Laying the Groundwork for a Discussion of Abortion (Part 2)

Your Thinking Should be Broad and Deep, not Narrow and Shallow

In the first article of this three-part series, I asked whether there were some things, preliminary to a discussion of abortion, that both pro-life and pro-choice people should be able to agree on. I suggested that one such area of agreement could be the need to move beyond ignorance to become educated in what abortion actually involves. In particular, both sides in the abortion debate should know how individual human beings develop in the womb.

I would like to build on that in this article by suggesting another area of potential commonality between pro-life and pro-choice activists. We should all be able to agree on this: our thinking should be broad and deep, not narrow and shallow. Let's unpack this simple principle.

When asked when human life begins, more than one political figure has responded that answering the question was above his or her “pay grade.” This sounds humble, something along the lines of “I don’t know about philosophy; all I know is what I can see.” In fact, it is deceitful. She is saying that the individual human being in the womb can be destroyed because she doesn’t know whether that human being is another one of us. If we don’t know the answer to that question, then the principle “Do no harm” should apply. A hunter cannot fire at anything that moves in the woods. He might hit another person. He has to know that what he shoots is the animal he is hunting. If you don’t know when human life begins, you don’t destroy whatever it is that is in the womb. Let your thinking be deep.

Because abortion is often understood as a simple contest of wills – the woman’s desire or freedom to abort, versus political defenders of the human being in the womb – there is a certain sterility in the debate over abortion. The language of rights encourages an abstract treatment of everything and everyone involved: the human being in the womb is viewed as the holder of a right to life and the woman carrying her offspring is viewed as a having a right to “do what she wants with her body.” (See Judith Jarvis Thomson’s analogy of the woman who is hooked up to a famous violinist for an example of how bizarre the thinking can become.) The assumption that the human being in utero and the mother are in an adversarial relationship is unnatural, of course: for millennia, mothers have nurtured their children before birth and after; both have a natural interest in the other’s well-being.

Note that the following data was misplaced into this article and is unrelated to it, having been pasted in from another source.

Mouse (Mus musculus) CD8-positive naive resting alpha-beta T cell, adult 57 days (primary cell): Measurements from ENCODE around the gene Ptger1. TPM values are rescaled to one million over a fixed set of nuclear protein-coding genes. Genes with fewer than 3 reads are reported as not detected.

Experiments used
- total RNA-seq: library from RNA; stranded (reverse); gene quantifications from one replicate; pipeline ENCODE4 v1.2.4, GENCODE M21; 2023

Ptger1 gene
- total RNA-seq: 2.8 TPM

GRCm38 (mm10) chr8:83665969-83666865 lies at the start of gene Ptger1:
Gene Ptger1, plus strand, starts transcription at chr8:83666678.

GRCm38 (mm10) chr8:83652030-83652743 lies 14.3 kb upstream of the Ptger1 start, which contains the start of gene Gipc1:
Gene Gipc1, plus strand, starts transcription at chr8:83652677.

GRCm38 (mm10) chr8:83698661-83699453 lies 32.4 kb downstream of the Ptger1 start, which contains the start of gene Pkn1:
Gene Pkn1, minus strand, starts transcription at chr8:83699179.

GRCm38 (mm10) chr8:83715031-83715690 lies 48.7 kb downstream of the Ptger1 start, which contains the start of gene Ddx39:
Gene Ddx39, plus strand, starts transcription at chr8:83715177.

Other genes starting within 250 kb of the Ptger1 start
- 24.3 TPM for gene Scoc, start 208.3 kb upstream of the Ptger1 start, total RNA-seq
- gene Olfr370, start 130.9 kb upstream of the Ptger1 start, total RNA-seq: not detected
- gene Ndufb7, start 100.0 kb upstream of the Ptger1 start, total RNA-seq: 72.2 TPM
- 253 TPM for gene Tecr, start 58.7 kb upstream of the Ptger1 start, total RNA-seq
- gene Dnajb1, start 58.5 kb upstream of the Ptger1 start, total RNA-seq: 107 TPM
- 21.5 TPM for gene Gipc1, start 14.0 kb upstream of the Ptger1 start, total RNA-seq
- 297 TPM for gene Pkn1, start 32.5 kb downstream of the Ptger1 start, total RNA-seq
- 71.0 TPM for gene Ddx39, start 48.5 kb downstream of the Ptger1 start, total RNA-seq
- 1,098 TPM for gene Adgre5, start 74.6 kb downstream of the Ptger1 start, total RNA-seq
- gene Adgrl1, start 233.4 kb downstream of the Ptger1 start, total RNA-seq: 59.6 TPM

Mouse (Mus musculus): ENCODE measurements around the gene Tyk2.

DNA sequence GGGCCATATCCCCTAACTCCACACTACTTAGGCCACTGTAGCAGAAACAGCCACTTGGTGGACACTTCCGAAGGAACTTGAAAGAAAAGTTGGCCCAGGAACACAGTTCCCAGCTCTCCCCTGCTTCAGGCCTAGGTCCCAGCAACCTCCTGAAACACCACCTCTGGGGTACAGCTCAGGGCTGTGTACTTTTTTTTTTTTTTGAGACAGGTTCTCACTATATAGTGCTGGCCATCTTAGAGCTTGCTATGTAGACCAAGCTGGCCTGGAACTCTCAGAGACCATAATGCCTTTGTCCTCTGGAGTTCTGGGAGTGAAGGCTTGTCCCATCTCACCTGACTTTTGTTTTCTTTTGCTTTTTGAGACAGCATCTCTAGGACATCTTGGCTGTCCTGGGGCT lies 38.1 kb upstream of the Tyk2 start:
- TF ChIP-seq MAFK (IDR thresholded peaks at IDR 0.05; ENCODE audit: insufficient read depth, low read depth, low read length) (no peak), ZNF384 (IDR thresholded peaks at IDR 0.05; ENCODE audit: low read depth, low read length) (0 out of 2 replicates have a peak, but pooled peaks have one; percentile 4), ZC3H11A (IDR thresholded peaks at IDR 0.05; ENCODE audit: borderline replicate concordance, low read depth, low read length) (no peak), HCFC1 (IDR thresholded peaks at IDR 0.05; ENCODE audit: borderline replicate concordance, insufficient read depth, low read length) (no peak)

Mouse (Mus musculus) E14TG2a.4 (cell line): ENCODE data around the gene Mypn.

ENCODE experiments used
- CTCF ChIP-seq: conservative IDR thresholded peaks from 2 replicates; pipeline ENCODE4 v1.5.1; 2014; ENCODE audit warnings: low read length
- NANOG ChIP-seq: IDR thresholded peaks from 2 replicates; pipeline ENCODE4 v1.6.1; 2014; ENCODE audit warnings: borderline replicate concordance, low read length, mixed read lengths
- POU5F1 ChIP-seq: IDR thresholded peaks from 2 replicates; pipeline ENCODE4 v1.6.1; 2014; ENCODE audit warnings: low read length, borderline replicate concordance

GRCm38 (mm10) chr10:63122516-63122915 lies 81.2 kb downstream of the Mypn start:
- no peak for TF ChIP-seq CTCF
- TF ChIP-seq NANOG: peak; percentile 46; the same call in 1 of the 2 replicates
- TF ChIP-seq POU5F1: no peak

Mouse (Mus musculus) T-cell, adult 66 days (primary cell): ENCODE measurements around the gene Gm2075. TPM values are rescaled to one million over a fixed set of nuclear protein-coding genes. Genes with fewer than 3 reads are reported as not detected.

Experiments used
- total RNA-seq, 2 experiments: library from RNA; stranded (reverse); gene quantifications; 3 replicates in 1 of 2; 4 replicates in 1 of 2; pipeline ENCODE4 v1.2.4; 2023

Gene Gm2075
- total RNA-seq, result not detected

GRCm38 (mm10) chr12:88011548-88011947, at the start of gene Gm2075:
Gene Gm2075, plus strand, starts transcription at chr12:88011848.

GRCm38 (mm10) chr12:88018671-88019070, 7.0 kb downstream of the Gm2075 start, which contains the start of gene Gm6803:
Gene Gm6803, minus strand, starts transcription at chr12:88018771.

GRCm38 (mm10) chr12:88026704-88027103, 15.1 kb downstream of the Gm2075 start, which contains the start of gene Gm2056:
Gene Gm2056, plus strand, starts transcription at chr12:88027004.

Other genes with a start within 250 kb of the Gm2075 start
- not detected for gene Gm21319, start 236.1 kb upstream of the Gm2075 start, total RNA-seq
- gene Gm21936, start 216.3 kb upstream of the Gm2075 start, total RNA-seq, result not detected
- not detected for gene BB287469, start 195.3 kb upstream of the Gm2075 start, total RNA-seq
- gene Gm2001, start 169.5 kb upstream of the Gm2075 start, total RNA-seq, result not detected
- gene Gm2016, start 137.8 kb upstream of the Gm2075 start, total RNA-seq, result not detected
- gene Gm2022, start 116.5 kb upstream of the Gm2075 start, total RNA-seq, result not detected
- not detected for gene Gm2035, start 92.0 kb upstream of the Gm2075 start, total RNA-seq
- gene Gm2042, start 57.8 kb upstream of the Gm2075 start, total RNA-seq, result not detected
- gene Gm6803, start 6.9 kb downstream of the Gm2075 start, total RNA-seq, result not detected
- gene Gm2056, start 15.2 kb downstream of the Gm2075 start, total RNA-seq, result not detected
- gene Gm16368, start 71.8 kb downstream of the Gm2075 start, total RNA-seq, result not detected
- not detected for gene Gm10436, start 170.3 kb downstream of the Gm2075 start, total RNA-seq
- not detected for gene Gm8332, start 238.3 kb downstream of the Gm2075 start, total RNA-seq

In an abstract, impersonal, legal framework, no questions are asked about the reasons why women have abortions, about the other persons in their lives, especially the partners, about the social dynamics with parents and partners that often lead to abortion, or about the consequences of abortion for health (physical, psychological, and spiritual), and so forth.

If you want to argue for the “freedom to choose,” realize the irony here: many, many women, who go to pregnancy medical centers for pregnancy testing and ultrasounds, say that they “have no choice” but to get an abortion. Surveys find the same thing. Finances and relationships with partners are the key problems that drive them to the abortionist. As they see it, abortion does not “liberate” them. They are numb; they see abortion, at best, as a necessary evil. Partner coercion is common. Violence and threats are sometimes used. While relief is commonly expressed after abortion, so is regret. Relief will evaporate. Regret may fade with time, but it can return with anniversary grief reactions and with major milestones, like menopause. Arguments both ways are made about how pervasive, serious, and long-lasting the consequences are, but you should know about the claims and the studies, and reflect on their significance.

Experience with abortion tends to convert people one way: from “pro-choice” to “pro-life.” This applies to former abortionists, many women who have had abortions, and those who have looked deeply into the issue. Women will speak of “repenting” of their abortion. The only people who have gone from a public “pro-life” stance to a “pro-choice” one are a few politicians. This one-way “conversion” in itself does not to pre-judge the issue: but it is something in the background that at least should arouse your curiosity, if you are pro-choice.

Both sides of the debate have their slogans, which can be a short-form for thought. Slogans can also be simply thoughtless. It can be argued that the pro-choice side depends to a much greater degree on slogans, and on avoiding in-depth argument. In any public demonstration, the side that shouts the loudest can seem to “win.” Explore the slogans and claims on the pro-choice side. See if they hold up. See what is said in opposition to them, and if these slogans still make sense, or are credible. Be sure to find the best arguments on both sides. It’s cheap and easy to defeat the other side’s claims when they are put badly.

It is time that both sides in the debate move beyond narrow and shallow polemics to embrace thoughtful approaches that are both broad and deep.

is the Co-Founder of Vision for Life, a non-profit that advertises pregnancy medical centers in Pittsburgh and Philadelphia. Their work has stabilized birth numbers in Allegheny County (Pittsburgh) from 2010 to 2019, while elsewhere in PA birth numbers declined by over 6 percent.

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